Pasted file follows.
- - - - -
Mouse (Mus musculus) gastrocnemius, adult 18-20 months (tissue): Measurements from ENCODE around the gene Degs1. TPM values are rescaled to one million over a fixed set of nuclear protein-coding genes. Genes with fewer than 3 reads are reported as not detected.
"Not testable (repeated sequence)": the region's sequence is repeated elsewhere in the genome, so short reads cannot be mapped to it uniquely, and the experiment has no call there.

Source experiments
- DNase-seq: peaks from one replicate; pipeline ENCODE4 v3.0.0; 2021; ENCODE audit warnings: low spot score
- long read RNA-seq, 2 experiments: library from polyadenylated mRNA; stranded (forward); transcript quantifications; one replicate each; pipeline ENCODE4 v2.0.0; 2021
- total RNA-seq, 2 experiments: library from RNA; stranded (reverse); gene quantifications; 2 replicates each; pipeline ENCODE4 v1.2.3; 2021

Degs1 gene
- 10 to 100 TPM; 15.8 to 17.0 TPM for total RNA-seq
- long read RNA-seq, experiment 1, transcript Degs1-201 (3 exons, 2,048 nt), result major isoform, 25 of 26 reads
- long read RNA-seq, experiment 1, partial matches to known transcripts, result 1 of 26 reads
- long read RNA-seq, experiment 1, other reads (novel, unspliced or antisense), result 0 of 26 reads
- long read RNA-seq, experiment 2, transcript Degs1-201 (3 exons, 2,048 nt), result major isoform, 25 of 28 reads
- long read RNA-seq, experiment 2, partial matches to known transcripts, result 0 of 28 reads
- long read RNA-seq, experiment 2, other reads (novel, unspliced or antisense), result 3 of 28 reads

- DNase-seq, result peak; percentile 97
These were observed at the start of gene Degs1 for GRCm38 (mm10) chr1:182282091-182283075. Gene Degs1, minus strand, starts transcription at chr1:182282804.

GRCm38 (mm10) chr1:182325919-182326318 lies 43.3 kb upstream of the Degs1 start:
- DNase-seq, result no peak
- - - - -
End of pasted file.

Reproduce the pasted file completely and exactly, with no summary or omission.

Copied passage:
Mouse (Mus musculus) gastrocnemius, adult 18-20 months (tissue): Measurements from ENCODE around the gene Degs1. TPM values are rescaled to one million over a fixed set of nuclear protein-coding genes. Genes with fewer than 3 reads are reported as not detected.
"Not testable (repeated sequence)": the region's sequence is repeated elsewhere in the genome, so short reads cannot be mapped to it uniquely, and the experiment has no call there.

Source experiments
- DNase-seq: peaks from one replicate; pipeline ENCODE4 v3.0.0; 2021; ENCODE audit warnings: low spot score
- long read RNA-seq, 2 experiments: library from polyadenylated mRNA; stranded (forward); transcript quantifications; one replicate each; pipeline ENCODE4 v2.0.0; 2021
- total RNA-seq, 2 experiments: library from RNA; stranded (reverse); gene quantifications; 2 replicates each; pipeline ENCODE4 v1.2.3; 2021

Degs1 gene
- 10 to 100 TPM; 15.8 to 17.0 TPM for total RNA-seq
- long read RNA-seq, experiment 1, transcript Degs1-201 (3 exons, 2,048 nt), result major isoform, 25 of 26 reads
- long read RNA-seq, experiment 1, partial matches to known transcripts, result 1 of 26 reads
- long read RNA-seq, experiment 1, other reads (novel, unspliced or antisense), result 0 of 26 reads
- long read RNA-seq, experiment 2, transcript Degs1-201 (3 exons, 2,048 nt), result major isoform, 25 of 28 reads
- long read RNA-seq, experiment 2, partial matches to known transcripts, result 0 of 28 reads
- long read RNA-seq, experiment 2, other reads (novel, unspliced or antisense), result 3 of 28 reads

- DNase-seq, result peak; percentile 97
These were observed at the start of gene Degs1 for GRCm38 (mm10) chr1:182282091-182283075. Gene Degs1, minus strand, starts transcription at chr1:182282804.

GRCm38 (mm10) chr1:182325919-182326318 lies 43.3 kb upstream of the Degs1 start:
- DNase-seq, result no peak